During the summer of 2007 in Geneva, my mother noticed an aviation charity displayed on a car and suggested to me that find out about them – and so i did. This investigation led me to speak with Stan. I knew very little of his backgroud in aviation but felt very connected with him and his Organization Aviation Without Borders. The primary purpose of Aviation Without Borders is to provide humanitarian services of an aviation nature to the needy, irrespective of politics, religion, race or nationality.A charity that i have become very fond of and am volunteering for. Stan has written many books on aviation – titles such as Emergency, i remember reading this during my pilot training days at the flying school club house.
Stanley Stewart is well known in the field of aircraft writing, and has written a number of books – all of which are to be recommended. The great thing about his books – and especially this one – is that he can take a subject, and make it into an interesting story which would be of interest to any reader, but he also comes at it from a technical background: he was a 747 captain for many years. You know you’re getting the facts from someone who knows what they’re talking about.
I never thought i would meet the author and Stan has given us a wonderful interview….
Who or what influenced you to become a pilot?
1. I was always interested in travelling and considered joining the Royal Navy. One day at school the career’s master said to me that since I was interested in travelling I should look at this. It was a brochure on the BEA/BOAC air training school at Hamble and from that moment I was hooked. I feel I have been very lucky to have been able to fulfil my ambition.
What was your work and role in aviation ?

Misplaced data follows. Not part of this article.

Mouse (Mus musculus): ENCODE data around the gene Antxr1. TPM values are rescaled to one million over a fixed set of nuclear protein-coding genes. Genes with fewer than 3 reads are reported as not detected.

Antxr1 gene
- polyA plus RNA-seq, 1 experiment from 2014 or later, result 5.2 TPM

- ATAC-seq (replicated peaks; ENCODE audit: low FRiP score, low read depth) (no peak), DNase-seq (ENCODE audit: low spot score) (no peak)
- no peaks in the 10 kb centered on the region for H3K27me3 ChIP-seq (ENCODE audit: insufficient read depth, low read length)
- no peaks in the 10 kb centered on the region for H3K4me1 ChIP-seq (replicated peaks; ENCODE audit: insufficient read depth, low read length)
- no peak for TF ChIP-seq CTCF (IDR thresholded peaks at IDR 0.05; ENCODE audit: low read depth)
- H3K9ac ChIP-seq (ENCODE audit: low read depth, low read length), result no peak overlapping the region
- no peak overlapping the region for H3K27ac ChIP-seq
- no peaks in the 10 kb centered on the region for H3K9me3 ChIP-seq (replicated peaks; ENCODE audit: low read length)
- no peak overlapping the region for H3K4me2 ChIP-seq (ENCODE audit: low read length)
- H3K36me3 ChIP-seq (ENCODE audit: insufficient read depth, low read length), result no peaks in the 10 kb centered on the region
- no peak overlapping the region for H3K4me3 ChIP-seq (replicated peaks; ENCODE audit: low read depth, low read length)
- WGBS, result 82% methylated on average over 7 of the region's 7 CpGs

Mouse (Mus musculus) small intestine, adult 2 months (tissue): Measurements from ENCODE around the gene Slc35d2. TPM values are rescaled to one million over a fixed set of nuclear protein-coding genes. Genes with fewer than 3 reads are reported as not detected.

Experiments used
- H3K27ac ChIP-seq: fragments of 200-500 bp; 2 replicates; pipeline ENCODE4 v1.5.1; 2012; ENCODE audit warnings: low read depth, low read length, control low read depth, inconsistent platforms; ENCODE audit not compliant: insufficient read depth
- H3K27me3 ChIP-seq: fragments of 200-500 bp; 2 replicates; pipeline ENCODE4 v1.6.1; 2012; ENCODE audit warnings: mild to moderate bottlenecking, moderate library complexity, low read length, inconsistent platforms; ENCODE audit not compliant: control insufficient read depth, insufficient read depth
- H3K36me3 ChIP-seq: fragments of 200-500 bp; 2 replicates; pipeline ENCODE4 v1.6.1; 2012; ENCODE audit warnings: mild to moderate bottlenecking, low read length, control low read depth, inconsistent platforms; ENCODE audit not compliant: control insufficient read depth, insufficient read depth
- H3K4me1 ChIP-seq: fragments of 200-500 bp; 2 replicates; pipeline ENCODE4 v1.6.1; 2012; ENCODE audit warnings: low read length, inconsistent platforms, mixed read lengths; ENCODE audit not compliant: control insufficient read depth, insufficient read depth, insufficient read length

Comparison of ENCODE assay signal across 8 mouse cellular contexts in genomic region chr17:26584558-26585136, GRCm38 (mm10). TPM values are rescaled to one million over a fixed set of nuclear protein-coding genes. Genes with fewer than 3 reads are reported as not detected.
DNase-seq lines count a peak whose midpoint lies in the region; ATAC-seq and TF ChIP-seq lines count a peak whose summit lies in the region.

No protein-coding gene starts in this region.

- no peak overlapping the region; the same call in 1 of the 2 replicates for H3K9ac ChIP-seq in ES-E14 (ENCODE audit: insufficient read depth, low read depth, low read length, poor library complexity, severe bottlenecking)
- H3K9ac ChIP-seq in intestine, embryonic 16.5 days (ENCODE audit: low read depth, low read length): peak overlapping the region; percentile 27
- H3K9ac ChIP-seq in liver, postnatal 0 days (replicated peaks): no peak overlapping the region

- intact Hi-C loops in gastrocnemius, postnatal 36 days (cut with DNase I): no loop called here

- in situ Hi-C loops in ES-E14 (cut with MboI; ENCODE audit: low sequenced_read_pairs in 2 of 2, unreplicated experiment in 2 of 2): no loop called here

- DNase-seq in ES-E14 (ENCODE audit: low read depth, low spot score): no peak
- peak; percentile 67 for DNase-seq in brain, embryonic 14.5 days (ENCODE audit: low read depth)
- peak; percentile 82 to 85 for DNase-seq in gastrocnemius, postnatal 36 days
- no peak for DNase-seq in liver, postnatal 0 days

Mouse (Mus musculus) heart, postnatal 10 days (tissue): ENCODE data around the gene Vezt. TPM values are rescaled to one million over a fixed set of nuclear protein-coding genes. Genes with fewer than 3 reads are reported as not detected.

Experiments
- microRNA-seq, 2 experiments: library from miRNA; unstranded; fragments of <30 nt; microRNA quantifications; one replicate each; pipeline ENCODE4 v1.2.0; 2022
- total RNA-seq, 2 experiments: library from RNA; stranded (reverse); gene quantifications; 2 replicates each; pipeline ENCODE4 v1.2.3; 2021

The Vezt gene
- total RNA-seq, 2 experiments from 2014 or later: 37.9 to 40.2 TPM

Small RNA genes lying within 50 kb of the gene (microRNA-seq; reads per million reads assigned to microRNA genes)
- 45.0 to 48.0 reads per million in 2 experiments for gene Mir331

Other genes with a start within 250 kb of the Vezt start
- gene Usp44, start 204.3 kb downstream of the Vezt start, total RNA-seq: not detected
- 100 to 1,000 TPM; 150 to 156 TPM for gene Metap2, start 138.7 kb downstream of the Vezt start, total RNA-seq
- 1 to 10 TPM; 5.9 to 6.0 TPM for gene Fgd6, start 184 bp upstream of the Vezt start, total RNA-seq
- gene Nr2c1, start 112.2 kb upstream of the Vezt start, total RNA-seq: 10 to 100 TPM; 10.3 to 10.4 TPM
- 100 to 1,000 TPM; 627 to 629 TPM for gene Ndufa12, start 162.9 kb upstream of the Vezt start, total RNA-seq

2. I flew in long haul with BA as a pilot for almost 30 years which meant being away from home a lot and going to faraway places. It could be disruptive to one’s home life but I loved the travelling and the flying. I retired as a 747 captain from BA in 1999 and went on to fly with other companies over a further five years before finally retiring two years ago.
How long has your career been as a pilot before you became a business man and author?
3. It didn’t happen that way. In the old days they said that pilots were paid double for working half time. It wasn’t quite like that, of course, but in long haul we did get a lot of time at home to compensate for the time away. That gave time to write or, as many did, to start small businesses.
Should the age discrimination act apply to the aviation industry?
4. Good question. The checks on pilots are very thorough and there is a good argument for claiming that if you can pass the checks and the medicals you should be allowed to fly to any age. However, there is bound to be a diminishing return with age as infirmity increases. My personal opinion is that the present ICAO regulations are fair whereby captains retire at 65 and they are presently considering raising the age of retirement for co-pilots to 70.
Do you fly for fun or just for work these days?
5. I don’t fly at all these days but I miss flying and am considering starting some light aircraft flying again.
What are you thoughts to people with disability becoming pilots?
6. Disabled people have successfully driven adapted vehicles for many years. Whether disabled or able bodied, a certain innate ability is required to fly well. If that ability is there and learning to fly is the ambition of a disabled person then they should be no barriers to them becoming a qualified pilot.
What have been your most memorable flight in any part of the world and why?
7. I have had many memorable flights but one of the most spectacular was witnessing a space shuttle launch. We had just taken off from Miami Airport and, since the shuttle was to be launched out over the sea, the airway northbound passed only about twenty miles inland from the launch pad. It was not quite dusk as we climbed on the airway, with the launch site clearly visible, when suddenly there was chatter on the radio saying the launch was commencing. As the shuttle engines ignited the entire area lit up and we had a spectacular grandstand view of the lift off and climb. Unforgettable.